The Ice Hole

interlinear text by Thomas A. Seboek


English Translation


This text comes from an Ediphone (wax) cylinder recorded sometime well prior to 1945. In that year it was forwarded to Indiana University to be transcribed. A native Hočąk speaker, Stella Stacy of Black River Falls, Wisconsin, listened to the text three times, then repeated it from memory. The text was slightly redacted by Alvin Stacy, who described it as "archaic" and "awkward." [1]

Expressions appearing in brackets, [ ], are supplied by the editor (Richard Dieterle).


 

p. 168 —
Higų́hayninegì hap'énįk wa'ų́ąhírežè. Hirarexčįgàją wirá
In the morning early they got there. In a little while [the] sun

 


 

haǧép hužé. 'Égi Pų́zakexétenąkà homąkíni
comes up [to start] coming. And Big Sand visit

 


 

hahí wa'ų́hirežé. Hičawįra wežé, "Héną
over there they did it. His wife said, "There

 


 

nínįgrà hahí hašgugi. 'Egi rex'ížap
little water over there get it. And water bucket

 


 

hižą́ heregíhanianągà žegųrežè. Manį́regìheregí nųǧrágiháp
one he went down with it he did. In winter time chop hole in the ice

 


 

hiránągà niągų́nąkì. Nųx hoyhábra wažonązįže.
he did it where they get water. Ice where hole is piled up around edge.

 


 

'Éja nązábre hiánągà. Nųx hoyháp
There slip he did it. Ice in the hole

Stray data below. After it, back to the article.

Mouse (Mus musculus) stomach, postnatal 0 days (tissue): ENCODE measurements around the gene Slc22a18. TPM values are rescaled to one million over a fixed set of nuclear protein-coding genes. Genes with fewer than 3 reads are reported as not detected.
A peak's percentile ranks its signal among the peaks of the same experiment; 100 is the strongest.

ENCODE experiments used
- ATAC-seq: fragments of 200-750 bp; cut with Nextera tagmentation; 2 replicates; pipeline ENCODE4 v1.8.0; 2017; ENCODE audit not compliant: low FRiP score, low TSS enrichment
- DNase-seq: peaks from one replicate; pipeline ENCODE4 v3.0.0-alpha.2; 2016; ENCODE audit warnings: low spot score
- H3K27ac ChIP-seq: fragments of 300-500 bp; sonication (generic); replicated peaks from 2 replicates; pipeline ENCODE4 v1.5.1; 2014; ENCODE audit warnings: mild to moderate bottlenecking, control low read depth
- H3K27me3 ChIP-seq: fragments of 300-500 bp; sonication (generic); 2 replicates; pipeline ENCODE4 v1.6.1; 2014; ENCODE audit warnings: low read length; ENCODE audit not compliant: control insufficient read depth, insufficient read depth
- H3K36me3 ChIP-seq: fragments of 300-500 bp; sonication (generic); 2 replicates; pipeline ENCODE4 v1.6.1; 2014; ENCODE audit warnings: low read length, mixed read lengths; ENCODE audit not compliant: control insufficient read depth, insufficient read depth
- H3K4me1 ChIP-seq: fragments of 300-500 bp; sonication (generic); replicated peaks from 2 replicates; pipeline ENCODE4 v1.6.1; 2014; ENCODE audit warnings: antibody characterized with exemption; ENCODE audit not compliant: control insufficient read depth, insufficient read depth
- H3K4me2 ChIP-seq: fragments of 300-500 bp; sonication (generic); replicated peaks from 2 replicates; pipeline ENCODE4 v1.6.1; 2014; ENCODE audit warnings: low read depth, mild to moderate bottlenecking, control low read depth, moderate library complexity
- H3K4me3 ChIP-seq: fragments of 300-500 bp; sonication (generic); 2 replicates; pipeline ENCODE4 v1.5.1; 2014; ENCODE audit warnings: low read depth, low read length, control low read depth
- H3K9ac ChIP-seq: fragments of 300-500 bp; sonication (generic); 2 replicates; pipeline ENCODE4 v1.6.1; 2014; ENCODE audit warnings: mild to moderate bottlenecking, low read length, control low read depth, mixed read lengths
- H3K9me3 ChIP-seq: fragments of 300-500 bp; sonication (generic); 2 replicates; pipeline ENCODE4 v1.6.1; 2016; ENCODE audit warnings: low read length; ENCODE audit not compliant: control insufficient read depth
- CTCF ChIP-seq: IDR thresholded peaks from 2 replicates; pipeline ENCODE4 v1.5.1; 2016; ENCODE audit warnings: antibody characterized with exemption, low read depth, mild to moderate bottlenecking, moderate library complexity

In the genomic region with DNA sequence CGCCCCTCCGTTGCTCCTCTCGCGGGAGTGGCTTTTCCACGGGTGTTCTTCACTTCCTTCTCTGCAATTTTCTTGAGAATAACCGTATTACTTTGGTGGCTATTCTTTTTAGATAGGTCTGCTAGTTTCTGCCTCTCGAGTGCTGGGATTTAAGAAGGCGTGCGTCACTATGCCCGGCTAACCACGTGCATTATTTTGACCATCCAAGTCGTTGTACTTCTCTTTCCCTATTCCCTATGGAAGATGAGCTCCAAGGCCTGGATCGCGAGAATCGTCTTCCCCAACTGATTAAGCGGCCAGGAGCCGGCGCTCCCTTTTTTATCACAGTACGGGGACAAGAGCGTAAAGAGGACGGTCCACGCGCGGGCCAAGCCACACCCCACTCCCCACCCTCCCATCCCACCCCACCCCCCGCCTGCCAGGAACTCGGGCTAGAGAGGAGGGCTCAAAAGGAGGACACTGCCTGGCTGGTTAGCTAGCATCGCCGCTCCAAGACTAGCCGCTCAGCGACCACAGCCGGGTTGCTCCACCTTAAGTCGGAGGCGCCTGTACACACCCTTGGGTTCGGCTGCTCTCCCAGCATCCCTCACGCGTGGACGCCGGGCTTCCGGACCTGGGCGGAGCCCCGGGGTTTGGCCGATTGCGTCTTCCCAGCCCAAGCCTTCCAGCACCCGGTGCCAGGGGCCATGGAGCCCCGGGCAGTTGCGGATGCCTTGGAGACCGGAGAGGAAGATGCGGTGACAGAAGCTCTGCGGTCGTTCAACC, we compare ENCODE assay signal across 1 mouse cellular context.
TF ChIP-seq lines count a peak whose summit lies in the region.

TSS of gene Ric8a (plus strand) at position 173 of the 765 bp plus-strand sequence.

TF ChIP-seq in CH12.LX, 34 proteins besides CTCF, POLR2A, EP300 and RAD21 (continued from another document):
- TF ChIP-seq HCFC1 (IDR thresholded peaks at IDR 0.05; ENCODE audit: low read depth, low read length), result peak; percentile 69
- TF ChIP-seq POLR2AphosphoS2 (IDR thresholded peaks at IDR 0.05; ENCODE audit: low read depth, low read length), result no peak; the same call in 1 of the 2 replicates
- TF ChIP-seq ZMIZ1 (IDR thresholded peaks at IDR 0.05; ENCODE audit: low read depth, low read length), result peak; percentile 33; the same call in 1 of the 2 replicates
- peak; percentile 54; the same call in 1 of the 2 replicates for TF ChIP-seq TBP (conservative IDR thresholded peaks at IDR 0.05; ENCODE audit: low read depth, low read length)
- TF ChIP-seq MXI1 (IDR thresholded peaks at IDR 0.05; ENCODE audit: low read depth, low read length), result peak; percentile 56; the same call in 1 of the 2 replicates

'éja howireže. Rohą́ 'éja mąčíwa'ų́nąkí.
there he went in. Lot there camping.

 


 

Hirorugwéja nųxhoyhàp hičanežą 'éja hahiáǧepše.
Some distance from it ice hole another one there he came out there.

 


 

'Eja hiské niągwa hiregáją hajáyreže.
There some went after water [when] they did it they saw him.

 


 

"Pežé'e janinéže?" higáyregi. Weže, "Pų́zagexètega
"Who he belongs to?" they called it.* He said, "Big Sand

*this can also be translated as "they said."

 


 

heníhanà." 'Egi 'eja kérehahírežè. Žegų́
my brother." And there they took him over. [So]

 


 

wą́gnąkà hąké xabníže.* Žegų'epa† hątáginąč
that man not say nothing. From then on he fasted

*xap, "to speak, be companionable"; ní, "not"; -že, sentence terminator.
†Sebeok concludes the previous sentence with this word, when it should probably initiate this sentence.

 


 

jirežé. Čegéja wiraročą́jegà warų́čs'áže.* Hahížigé
he did it. When all was new† at noon time [he used to] eat. All day long

*Sebeok has S'aže as the initial word of the next sentence, translated as "day goes on"; however, it is also a suffix meaning "he used to ..., he would ..." and probably goes with the last word of this sentence (waruč).
†more idiomatically translated as "first," "the first time."

 


 

hąhąhehis'áže. Hahi'ųja'ų 'įhąp nąžé. Žegų'ųjes'àže.
night comes. Fasting overnight [he spent the] night slept. He [would] keep on doing it.

 


 

Hoyšip* Pų́zakexetenąkà hakarakižu 'unihežè.
All the time Big Sand he was with him keep doing it.

*Sebeok has this as the last word of the previous sentence, but spatio-temporal words usually begin a sentence and verbs usually end them, although there are exceptions.

 


English Translation


Source:

Thomas A. Sebeok, "Two Winnebago Texts," International Journal of American Linguistics, 13 (1947): 167-170; Text I — Vision Quest, 168.